The center of Harvey is located about 25 miles west of Victoria early this afternoon. Forward momentum has slowed to a crawling 2 MPH – and we expect that general ‘stalling’ motion to continue for the next four to five days. High winds continue in proximity to Harvey, but the possibility of widespread damaging winds is lessening. It’ll continue to be quite windy this afternoon across South-Central Texas and into the Coastal Plains. The lessening of the wind threat marks a decrease in one threat from Harvey – but the second and most significant threat has only begun. Now a Tropical Storm, this change does absolutely nothing to the historic flooding event expected in the upcoming days. That is one of the most significant messages to share. Harvey’s winds will have nothing to do with the upcoming flood event. Tropical Depression, Tropical Storm, or Hurricane – the name has nothing to do with the rainfall forecast.
Overview on Multi-Day Devastating Flood Threat
An unprecedented flooding event is just beginning across portions of South-Central Texas, the Coastal Plains, and Southeast Texas. As the graphics above depict a multi-day rainfall event is likely as Harvey stalls out across the region. Latest computer model projections indicate Harvey may not move more than 75 miles in the next 5 days. A strong onshore flow from the Gulf of Mexico will continue bringing in ridiculously high moisture values – supporting prolific rainfall rates in Harvey’s convective bands. It will not rain at any given location all the time over the next couple of days. What we’ll really be watching for is intense thunderstorm training – or thunderstorms that keep moving over the same locations. Intense rainfall rates of 3 to 6 inches per hour are expected with the heaviest storms over the next few days. When all is said and done by about Wednesday – perhaps Thursday or Friday – the heaviest hit areas will likely have received 30 to over 40 inches of rainfall. We’ve already seen some locations in the Coastal Plains and Southeast Texas with 7 to 12 inches of rain from just this morning. Widespread rainfall totals will likely exceed 20 inches across the Coastal Plains and Southeast Texas – especially along and south of Interstate 35. 5 to 12 inches of rainfall is expected in Austin and San Antonio – with I-35 being a demarcation line for a sharp cutoff in rain totals. Lower to the west, much higher to the east. These rain total locations are not edged in stone, so do expect some small changes depending on Harvey’s eventual location in the coming days.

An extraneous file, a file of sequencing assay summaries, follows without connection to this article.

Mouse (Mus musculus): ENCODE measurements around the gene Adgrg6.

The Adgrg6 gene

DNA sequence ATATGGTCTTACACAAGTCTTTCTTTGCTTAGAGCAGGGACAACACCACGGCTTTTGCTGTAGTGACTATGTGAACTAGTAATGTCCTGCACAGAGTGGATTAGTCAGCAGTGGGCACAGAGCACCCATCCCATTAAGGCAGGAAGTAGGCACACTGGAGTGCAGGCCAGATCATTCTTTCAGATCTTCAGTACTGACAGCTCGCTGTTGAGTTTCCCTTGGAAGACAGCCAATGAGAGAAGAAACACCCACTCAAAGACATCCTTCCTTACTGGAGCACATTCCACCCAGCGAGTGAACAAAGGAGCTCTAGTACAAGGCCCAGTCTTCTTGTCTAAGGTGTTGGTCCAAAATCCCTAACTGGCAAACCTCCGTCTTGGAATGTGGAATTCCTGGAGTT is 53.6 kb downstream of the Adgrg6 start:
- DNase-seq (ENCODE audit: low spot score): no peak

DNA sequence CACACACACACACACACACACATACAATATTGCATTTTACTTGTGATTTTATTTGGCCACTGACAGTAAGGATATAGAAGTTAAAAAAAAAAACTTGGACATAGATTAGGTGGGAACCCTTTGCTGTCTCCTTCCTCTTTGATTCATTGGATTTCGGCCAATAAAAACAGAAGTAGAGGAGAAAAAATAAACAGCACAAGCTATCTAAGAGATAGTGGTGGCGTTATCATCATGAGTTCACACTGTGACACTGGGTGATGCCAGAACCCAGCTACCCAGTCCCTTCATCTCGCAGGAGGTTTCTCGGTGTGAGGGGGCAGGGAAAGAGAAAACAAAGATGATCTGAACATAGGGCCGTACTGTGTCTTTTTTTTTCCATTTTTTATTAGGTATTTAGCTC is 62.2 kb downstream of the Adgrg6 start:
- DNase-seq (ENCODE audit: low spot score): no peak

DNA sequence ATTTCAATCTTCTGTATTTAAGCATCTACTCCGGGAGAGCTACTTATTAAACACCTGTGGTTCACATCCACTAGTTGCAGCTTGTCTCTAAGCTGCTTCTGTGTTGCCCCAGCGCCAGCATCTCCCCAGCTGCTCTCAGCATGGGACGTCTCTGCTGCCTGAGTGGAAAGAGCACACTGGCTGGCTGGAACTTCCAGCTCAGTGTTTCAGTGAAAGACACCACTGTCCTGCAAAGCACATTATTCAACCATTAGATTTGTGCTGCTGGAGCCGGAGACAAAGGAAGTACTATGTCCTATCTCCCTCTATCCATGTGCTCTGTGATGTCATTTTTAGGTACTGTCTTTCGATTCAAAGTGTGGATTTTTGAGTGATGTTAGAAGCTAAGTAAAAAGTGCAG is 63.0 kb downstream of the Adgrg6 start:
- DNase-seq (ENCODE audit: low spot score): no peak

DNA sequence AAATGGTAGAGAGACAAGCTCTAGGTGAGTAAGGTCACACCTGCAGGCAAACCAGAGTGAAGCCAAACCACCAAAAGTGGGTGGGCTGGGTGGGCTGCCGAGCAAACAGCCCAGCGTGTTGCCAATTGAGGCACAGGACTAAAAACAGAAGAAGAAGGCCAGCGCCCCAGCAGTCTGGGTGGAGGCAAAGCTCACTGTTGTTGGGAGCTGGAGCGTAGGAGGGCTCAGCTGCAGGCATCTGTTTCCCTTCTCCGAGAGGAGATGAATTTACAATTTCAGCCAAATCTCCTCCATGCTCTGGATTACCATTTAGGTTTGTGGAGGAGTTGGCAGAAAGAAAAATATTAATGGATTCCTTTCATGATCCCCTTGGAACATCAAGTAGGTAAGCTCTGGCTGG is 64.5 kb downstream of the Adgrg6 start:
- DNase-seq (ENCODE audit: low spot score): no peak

Major Flooding Threat Tonight in Southeast Texas, perhaps into the Brazos Valley
The High-Resolution Rapid Refresh model has been consistent in showing a very heavy band of precipitation training (or moving over the same areas) around Houston (Harris County) and adjacent counties late this afternoon into late tonight. This model produced 2 to 4 inches of rain per hours for several hours – eventually indicating the potential of 12 to 20 inches of rainfall near the Houston metro by 3 AM CT Sunday. I’m not going to be that aggressive in my thinking, but there is clearly a signal that high-impact flooding will become much more likely tonight in Houston and surrounding counties. With heavy rainfall already underway this afternoon the stage is being set for big problems. Heavy rainfall is also likely across most of Southeast Texas extending into the Brazos Valley. Rain may approach as far north as Interstate 20 tonight in East Texas to the D/FW Metroplex tonight – with Central Texas being quite wet as well. Tropical moisture is in place so rainfall rates in even ‘lighter’ showers/storms will be in the 1 to 2 inch per hour range.
I anticipate several large flash flood warnings will be in effect tonight. Those in the Brazos Valley and Southeast Texas should be prepared for major flooding tonight. Be ready to move to higher ground quickly if you live in or near flood prone areas. Follow the advice of local emergency officials as they are keeping a very close eye on the situation.